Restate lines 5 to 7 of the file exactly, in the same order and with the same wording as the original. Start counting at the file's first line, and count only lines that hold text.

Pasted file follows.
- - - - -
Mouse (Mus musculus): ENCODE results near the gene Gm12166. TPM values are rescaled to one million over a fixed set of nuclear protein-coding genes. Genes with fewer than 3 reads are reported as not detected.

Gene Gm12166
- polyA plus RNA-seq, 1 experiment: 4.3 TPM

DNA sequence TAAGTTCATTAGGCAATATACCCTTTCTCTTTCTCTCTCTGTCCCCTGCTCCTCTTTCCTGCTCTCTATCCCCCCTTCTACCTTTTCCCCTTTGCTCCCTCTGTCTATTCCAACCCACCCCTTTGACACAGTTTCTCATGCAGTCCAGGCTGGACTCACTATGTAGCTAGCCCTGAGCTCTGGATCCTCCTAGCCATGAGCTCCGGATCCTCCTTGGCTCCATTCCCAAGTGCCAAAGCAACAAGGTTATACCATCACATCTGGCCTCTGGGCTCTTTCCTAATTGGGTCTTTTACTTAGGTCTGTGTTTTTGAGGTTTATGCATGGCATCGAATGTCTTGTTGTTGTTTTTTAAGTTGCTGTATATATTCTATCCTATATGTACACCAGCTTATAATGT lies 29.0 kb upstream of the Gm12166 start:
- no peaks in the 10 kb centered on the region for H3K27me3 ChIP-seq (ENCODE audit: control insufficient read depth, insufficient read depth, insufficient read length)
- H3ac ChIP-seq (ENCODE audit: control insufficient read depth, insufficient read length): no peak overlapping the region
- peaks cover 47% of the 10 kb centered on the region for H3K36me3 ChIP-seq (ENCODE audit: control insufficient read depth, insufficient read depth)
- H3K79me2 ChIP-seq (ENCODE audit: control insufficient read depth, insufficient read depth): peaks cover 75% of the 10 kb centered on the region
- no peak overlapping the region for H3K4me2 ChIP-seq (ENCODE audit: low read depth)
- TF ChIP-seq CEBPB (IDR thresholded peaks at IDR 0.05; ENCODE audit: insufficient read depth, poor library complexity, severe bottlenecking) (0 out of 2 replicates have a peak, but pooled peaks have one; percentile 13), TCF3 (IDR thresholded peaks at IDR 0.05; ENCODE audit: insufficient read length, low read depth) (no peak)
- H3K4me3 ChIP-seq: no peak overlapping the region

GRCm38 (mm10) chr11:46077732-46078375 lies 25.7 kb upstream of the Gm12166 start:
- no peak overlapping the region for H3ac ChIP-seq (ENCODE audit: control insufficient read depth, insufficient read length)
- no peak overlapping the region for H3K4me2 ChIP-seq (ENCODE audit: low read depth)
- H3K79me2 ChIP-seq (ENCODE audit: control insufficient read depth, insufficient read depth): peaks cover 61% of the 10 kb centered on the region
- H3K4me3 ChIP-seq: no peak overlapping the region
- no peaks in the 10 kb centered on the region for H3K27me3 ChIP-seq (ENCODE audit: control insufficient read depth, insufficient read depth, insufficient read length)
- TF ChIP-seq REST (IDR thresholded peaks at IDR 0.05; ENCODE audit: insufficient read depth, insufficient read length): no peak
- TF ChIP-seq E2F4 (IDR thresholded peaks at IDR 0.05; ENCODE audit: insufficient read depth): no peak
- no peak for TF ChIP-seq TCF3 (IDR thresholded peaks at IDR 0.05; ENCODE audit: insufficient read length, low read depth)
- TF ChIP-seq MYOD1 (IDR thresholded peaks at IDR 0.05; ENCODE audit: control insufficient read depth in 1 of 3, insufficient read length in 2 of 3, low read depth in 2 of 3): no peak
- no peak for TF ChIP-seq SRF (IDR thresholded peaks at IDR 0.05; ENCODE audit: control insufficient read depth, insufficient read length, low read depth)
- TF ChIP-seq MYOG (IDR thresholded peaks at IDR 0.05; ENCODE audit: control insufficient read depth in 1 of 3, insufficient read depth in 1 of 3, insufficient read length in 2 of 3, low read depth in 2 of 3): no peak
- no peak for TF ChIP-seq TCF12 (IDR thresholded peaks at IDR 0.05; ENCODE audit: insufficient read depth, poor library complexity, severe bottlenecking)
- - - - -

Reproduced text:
- no peaks in the 10 kb centered on the region for H3K27me3 ChIP-seq (ENCODE audit: control insufficient read depth, insufficient read depth, insufficient read length)
- H3ac ChIP-seq (ENCODE audit: control insufficient read depth, insufficient read length): no peak overlapping the region
- peaks cover 47% of the 10 kb centered on the region for H3K36me3 ChIP-seq (ENCODE audit: control insufficient read depth, insufficient read depth)